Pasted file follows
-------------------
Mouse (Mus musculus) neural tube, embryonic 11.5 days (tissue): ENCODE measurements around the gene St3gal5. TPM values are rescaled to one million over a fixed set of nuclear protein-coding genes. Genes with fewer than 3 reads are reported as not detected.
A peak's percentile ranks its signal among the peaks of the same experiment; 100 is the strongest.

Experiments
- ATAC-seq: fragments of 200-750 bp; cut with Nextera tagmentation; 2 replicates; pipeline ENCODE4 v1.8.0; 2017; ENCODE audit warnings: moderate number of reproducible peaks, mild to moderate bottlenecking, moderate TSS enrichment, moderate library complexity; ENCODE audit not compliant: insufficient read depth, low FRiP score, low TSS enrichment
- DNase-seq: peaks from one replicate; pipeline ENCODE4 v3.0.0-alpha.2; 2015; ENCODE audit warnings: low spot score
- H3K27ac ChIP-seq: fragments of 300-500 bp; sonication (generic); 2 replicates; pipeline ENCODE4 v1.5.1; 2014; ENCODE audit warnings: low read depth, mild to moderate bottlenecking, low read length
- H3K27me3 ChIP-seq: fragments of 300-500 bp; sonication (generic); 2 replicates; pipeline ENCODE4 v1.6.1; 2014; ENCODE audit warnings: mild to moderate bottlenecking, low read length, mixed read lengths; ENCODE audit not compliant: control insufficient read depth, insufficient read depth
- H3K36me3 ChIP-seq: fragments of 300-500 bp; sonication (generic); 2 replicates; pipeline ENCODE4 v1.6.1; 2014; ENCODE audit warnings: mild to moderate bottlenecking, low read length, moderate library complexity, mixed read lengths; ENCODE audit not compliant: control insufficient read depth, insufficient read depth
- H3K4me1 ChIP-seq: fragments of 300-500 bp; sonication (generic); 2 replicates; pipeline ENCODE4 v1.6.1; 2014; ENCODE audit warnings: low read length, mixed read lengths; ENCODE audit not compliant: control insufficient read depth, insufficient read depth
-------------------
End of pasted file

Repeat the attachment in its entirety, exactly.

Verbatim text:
Mouse (Mus musculus) neural tube, embryonic 11.5 days (tissue): ENCODE measurements around the gene St3gal5. TPM values are rescaled to one million over a fixed set of nuclear protein-coding genes. Genes with fewer than 3 reads are reported as not detected.
A peak's percentile ranks its signal among the peaks of the same experiment; 100 is the strongest.

Experiments
- ATAC-seq: fragments of 200-750 bp; cut with Nextera tagmentation; 2 replicates; pipeline ENCODE4 v1.8.0; 2017; ENCODE audit warnings: moderate number of reproducible peaks, mild to moderate bottlenecking, moderate TSS enrichment, moderate library complexity; ENCODE audit not compliant: insufficient read depth, low FRiP score, low TSS enrichment
- DNase-seq: peaks from one replicate; pipeline ENCODE4 v3.0.0-alpha.2; 2015; ENCODE audit warnings: low spot score
- H3K27ac ChIP-seq: fragments of 300-500 bp; sonication (generic); 2 replicates; pipeline ENCODE4 v1.5.1; 2014; ENCODE audit warnings: low read depth, mild to moderate bottlenecking, low read length
- H3K27me3 ChIP-seq: fragments of 300-500 bp; sonication (generic); 2 replicates; pipeline ENCODE4 v1.6.1; 2014; ENCODE audit warnings: mild to moderate bottlenecking, low read length, mixed read lengths; ENCODE audit not compliant: control insufficient read depth, insufficient read depth
- H3K36me3 ChIP-seq: fragments of 300-500 bp; sonication (generic); 2 replicates; pipeline ENCODE4 v1.6.1; 2014; ENCODE audit warnings: mild to moderate bottlenecking, low read length, moderate library complexity, mixed read lengths; ENCODE audit not compliant: control insufficient read depth, insufficient read depth
- H3K4me1 ChIP-seq: fragments of 300-500 bp; sonication (generic); 2 replicates; pipeline ENCODE4 v1.6.1; 2014; ENCODE audit warnings: low read length, mixed read lengths; ENCODE audit not compliant: control insufficient read depth, insufficient read depth